My favorite P-51 Mustang – The Rebel.

A brief history of my state map project: During the Pandemic of 2020, I asked each state in the USA for a map. I wanted to plan a future trip once Covid was over, teach the grandbabies about the big awesome world, and have my own collection of maps. I don’t always have the technological ability to find or follow maps online. Also with my homemade papermaking, any paper products we don’t use will be remade into something fun and useful with the Grandbabies.

If you’re interested in reading more about the story of my State Map project, click on the “State Maps” category in the side bar of this blog. America’s Byways gives the beginning explanation. Or click: https://rosevettleson.wordpress.com/category/state-maps/

State Maps – West Virginia

West Virginia sent a neat 2020 Vacation Guide. On one side it shows Spring/Summer Vacation ideas. Flip the Guide over, and turn it upside down and it shows Fall/Winter Vacation ideas. Information overlaps the two sections. Such as this quote:

Welcome to almost heaven

Each step away from the churn and burn of the daily routine is a step closer to the place you belong. The place full of mystery, wonder and surprise. A remote, placid lake. A world-class trout stream. A luxury cabin in the mountains. In West Virginia, you’ll feel far away from everything. And a little closer to heaven. Feel free to stay awhile.”

Both sides contain The Paradise List:

For Spring/Summer, The Paradise List includes:

  • Natural Sanctuary
  • Get Outside
  • Unforgettable Overnights
  • Family Rafting
  • Tours Through Time
  • Dine and (Moon)Shine
  • Lake Life
  • Arts and Culture
  • Celebrations

For Fall/Winter, The Paradise List includes:

  • Ultimate Rush
  • Water Ways
  • Shopping Treasures
  • A-List WV
  • Dashing Through the Snow
  • Cool Temps, Hot Nights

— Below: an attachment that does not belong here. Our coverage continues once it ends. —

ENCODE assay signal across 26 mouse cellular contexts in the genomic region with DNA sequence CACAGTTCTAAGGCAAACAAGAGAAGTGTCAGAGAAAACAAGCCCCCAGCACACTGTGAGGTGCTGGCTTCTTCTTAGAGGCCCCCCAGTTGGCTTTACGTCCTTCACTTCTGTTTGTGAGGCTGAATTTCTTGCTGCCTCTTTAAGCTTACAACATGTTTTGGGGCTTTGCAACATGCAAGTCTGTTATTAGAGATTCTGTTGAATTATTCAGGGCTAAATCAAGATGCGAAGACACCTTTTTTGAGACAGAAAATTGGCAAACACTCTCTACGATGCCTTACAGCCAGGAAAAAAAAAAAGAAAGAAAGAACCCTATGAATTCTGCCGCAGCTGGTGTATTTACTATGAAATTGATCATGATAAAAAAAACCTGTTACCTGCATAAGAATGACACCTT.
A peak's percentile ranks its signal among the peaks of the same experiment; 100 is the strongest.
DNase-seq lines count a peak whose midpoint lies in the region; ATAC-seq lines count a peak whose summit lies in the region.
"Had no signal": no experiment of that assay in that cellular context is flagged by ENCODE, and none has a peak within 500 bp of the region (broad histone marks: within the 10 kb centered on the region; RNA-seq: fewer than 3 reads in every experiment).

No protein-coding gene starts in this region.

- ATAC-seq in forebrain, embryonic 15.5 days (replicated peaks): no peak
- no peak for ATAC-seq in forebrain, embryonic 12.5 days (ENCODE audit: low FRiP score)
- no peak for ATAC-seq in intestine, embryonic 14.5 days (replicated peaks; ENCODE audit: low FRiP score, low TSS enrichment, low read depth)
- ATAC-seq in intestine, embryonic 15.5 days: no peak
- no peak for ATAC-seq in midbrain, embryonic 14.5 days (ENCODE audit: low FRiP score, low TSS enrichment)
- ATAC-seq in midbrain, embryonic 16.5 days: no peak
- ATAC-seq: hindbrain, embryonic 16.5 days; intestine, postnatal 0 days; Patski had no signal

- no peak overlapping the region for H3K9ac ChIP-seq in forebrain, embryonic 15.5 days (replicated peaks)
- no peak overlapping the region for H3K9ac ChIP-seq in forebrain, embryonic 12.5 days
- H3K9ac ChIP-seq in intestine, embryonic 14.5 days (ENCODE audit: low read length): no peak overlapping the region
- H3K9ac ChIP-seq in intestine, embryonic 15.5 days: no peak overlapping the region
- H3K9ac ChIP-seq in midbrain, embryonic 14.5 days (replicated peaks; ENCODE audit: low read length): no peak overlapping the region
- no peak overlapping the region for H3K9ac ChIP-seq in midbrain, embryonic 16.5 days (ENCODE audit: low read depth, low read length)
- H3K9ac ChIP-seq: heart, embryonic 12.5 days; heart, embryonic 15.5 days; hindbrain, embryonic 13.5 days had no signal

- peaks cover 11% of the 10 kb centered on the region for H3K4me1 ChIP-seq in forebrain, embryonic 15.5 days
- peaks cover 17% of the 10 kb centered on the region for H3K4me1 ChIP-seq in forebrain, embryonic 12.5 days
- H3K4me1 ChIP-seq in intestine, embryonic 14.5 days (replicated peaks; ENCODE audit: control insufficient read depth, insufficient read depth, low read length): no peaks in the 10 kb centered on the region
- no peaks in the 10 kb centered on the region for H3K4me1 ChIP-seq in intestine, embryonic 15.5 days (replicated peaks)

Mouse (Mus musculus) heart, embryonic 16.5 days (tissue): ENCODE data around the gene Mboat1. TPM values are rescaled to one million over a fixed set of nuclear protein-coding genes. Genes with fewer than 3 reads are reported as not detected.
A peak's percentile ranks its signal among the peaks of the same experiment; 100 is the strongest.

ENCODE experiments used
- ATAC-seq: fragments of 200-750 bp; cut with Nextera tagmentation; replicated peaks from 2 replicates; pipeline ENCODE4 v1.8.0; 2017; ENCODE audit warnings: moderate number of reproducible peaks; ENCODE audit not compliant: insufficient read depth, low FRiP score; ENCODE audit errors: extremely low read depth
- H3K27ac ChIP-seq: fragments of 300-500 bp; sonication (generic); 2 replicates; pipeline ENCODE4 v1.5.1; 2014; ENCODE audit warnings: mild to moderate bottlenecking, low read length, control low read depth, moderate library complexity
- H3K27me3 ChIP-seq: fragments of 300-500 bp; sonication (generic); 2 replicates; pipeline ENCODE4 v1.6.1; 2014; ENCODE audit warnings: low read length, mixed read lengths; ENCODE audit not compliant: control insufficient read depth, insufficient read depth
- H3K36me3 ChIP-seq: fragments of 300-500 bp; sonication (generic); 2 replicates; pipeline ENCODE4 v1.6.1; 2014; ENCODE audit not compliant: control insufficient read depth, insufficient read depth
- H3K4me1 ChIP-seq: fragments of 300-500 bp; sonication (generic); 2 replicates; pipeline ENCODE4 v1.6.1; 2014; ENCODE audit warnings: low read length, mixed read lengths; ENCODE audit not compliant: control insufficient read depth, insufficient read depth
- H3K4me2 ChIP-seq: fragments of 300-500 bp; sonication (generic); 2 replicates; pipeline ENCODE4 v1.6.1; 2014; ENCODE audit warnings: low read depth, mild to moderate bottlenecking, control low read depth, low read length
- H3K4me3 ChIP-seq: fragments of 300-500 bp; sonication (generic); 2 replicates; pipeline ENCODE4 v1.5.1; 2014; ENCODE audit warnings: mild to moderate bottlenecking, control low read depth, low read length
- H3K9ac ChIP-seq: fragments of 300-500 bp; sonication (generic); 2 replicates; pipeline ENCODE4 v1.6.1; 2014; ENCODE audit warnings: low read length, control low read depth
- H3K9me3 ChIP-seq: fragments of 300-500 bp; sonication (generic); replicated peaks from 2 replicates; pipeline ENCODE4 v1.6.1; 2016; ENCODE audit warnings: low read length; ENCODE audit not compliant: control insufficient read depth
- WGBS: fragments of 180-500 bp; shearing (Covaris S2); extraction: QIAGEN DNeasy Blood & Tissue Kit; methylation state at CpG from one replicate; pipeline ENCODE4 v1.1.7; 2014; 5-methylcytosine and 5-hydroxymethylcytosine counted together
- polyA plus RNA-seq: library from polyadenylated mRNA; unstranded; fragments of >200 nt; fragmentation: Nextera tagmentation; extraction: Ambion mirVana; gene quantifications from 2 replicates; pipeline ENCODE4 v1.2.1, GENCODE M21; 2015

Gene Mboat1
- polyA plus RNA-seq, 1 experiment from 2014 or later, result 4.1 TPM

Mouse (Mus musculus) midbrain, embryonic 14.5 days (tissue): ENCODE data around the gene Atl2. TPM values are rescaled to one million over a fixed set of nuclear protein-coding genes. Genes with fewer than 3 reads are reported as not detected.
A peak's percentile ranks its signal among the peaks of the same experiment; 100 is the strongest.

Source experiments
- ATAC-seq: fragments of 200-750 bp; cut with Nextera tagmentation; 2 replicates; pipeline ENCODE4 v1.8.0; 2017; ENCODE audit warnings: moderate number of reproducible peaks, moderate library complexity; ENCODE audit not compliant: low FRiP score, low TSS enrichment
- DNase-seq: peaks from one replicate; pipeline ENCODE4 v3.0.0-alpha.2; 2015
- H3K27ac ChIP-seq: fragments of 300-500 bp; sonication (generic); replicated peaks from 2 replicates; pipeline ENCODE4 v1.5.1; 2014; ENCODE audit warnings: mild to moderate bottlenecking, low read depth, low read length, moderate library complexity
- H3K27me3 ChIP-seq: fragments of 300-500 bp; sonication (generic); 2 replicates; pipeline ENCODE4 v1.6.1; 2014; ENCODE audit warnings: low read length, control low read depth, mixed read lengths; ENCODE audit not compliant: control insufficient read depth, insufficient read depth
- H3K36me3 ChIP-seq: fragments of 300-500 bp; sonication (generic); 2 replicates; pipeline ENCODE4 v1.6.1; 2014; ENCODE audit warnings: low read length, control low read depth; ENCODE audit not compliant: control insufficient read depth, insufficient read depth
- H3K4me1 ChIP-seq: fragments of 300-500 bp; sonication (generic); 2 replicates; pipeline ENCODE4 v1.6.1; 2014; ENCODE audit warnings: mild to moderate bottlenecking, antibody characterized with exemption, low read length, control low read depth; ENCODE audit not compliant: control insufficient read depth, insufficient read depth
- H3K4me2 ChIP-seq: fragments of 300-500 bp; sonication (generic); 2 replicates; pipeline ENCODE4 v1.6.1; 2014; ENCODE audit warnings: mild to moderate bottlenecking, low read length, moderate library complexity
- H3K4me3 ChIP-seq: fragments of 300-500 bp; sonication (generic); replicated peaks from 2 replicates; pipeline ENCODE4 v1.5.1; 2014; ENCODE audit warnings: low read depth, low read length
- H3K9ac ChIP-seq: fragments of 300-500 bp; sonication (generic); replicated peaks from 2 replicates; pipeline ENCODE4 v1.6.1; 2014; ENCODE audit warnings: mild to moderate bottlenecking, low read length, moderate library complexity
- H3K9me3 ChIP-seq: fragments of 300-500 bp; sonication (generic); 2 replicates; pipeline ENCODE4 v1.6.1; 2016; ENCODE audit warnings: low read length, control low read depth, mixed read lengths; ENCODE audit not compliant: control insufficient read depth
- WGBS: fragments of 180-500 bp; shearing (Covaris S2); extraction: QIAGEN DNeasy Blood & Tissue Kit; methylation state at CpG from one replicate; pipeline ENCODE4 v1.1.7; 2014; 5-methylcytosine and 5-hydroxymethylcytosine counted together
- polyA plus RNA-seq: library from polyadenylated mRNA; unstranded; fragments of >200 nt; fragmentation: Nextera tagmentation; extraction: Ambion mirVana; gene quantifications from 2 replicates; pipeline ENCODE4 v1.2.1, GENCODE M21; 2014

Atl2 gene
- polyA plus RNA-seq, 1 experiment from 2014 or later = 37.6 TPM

• Sweets of the Season
  • Amazing Architecture
  • Celebrations

The middle of the Guide gives the DNA of the Nine Distinct Regions and a bit of trivia:

  1. Hatfield-McCoy Mountains – Visit this area if you love History, Outdoor Recreation, Camping. Did you know – the Hatfields and McCoys stopped fighting in 1891.
  2. Metro Valley – Visit this area if you love Great Food, Art and Music, Family Fun. Did you know – Heritage Farm Museum and Village in Huntington is West Virginia’s first Smithsonian Affiliate.
  3. Mid-Ohio Valley – Visit this area if you love Historic Architecture, Rivers and Lakes, Bike Trails. Did you know – Calhoun County Park in Grantsville is a Dark Sky destination – one of the best places to stargaze.
  4. Northern Panhandle – Visit this area if you love Independent Shops, Small-Town Festivals, Early State History. Did you know – Marble King in Paden City was the first American company to manufacture Cat’s eye marbles.
  5. Mountain Lakes – Visit this area if you love Water-based Recreation, Glassmaking, Living History. Did you know – President Lyndon Johnson dedicated Summersville Dam in 1966. It’s one of the largest rock fill dams in the United States.
  6. Potomac Highlands – Visit this area if you love Outdoor Recreation, Historic Train Excursions, Scenic Views. Did you know – If you need a break from the online world, there’s no Wi-Fi near Green Bank Observatory – it interferes with the radio telescope.
  7. Eastern Panhandle – Visit this area if you love History, Charming Small Towns, Outdoor Recreation. Did you know – After a long day of land surveying, young George Washington relaxed in the region’s warm springs.
  8. Mountaineer Country – Visit this area if you love Arts and Culture, Sports, Good Food. Did you know – The likeness of a dribbling basketball player in the NBA logo is that of WVU legend Jerry West.
  9. New River/Greenbrier Valley – Visit this area if you love History, Outdoor Recreation, Good Food. Did you know – You can walk the catwalk under the New River Gorge Bridge – it’s 876 feet above the canyon.